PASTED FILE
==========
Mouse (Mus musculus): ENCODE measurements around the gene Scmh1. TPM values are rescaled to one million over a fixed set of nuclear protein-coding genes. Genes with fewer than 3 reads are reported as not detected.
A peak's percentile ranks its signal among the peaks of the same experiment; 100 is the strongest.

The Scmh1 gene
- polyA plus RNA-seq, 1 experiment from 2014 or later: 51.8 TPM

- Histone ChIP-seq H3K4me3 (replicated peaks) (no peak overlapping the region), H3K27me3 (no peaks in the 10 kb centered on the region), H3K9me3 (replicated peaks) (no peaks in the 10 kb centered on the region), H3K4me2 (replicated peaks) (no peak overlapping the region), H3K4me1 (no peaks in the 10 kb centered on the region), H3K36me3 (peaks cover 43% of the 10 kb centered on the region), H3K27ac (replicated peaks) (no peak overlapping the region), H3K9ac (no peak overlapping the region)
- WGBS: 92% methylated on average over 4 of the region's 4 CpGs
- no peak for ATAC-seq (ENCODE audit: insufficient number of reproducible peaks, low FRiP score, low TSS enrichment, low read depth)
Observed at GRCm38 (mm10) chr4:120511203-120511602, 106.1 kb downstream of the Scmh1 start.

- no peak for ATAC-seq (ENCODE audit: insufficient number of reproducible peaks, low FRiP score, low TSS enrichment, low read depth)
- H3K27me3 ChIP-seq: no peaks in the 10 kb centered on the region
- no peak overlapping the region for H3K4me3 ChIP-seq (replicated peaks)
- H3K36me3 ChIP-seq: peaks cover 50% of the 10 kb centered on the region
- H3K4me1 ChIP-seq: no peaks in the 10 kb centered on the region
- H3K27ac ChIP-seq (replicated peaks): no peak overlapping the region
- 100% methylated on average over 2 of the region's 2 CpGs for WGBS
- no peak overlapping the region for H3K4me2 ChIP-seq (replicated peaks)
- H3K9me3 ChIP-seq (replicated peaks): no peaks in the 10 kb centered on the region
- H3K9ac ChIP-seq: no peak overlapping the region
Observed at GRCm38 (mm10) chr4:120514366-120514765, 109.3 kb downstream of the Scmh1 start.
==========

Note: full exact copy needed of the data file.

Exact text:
Mouse (Mus musculus): ENCODE measurements around the gene Scmh1. TPM values are rescaled to one million over a fixed set of nuclear protein-coding genes. Genes with fewer than 3 reads are reported as not detected.
A peak's percentile ranks its signal among the peaks of the same experiment; 100 is the strongest.

The Scmh1 gene
- polyA plus RNA-seq, 1 experiment from 2014 or later: 51.8 TPM

- Histone ChIP-seq H3K4me3 (replicated peaks) (no peak overlapping the region), H3K27me3 (no peaks in the 10 kb centered on the region), H3K9me3 (replicated peaks) (no peaks in the 10 kb centered on the region), H3K4me2 (replicated peaks) (no peak overlapping the region), H3K4me1 (no peaks in the 10 kb centered on the region), H3K36me3 (peaks cover 43% of the 10 kb centered on the region), H3K27ac (replicated peaks) (no peak overlapping the region), H3K9ac (no peak overlapping the region)
- WGBS: 92% methylated on average over 4 of the region's 4 CpGs
- no peak for ATAC-seq (ENCODE audit: insufficient number of reproducible peaks, low FRiP score, low TSS enrichment, low read depth)
Observed at GRCm38 (mm10) chr4:120511203-120511602, 106.1 kb downstream of the Scmh1 start.

- no peak for ATAC-seq (ENCODE audit: insufficient number of reproducible peaks, low FRiP score, low TSS enrichment, low read depth)
- H3K27me3 ChIP-seq: no peaks in the 10 kb centered on the region
- no peak overlapping the region for H3K4me3 ChIP-seq (replicated peaks)
- H3K36me3 ChIP-seq: peaks cover 50% of the 10 kb centered on the region
- H3K4me1 ChIP-seq: no peaks in the 10 kb centered on the region
- H3K27ac ChIP-seq (replicated peaks): no peak overlapping the region
- 100% methylated on average over 2 of the region's 2 CpGs for WGBS
- no peak overlapping the region for H3K4me2 ChIP-seq (replicated peaks)
- H3K9me3 ChIP-seq (replicated peaks): no peaks in the 10 kb centered on the region
- H3K9ac ChIP-seq: no peak overlapping the region
Observed at GRCm38 (mm10) chr4:120514366-120514765, 109.3 kb downstream of the Scmh1 start.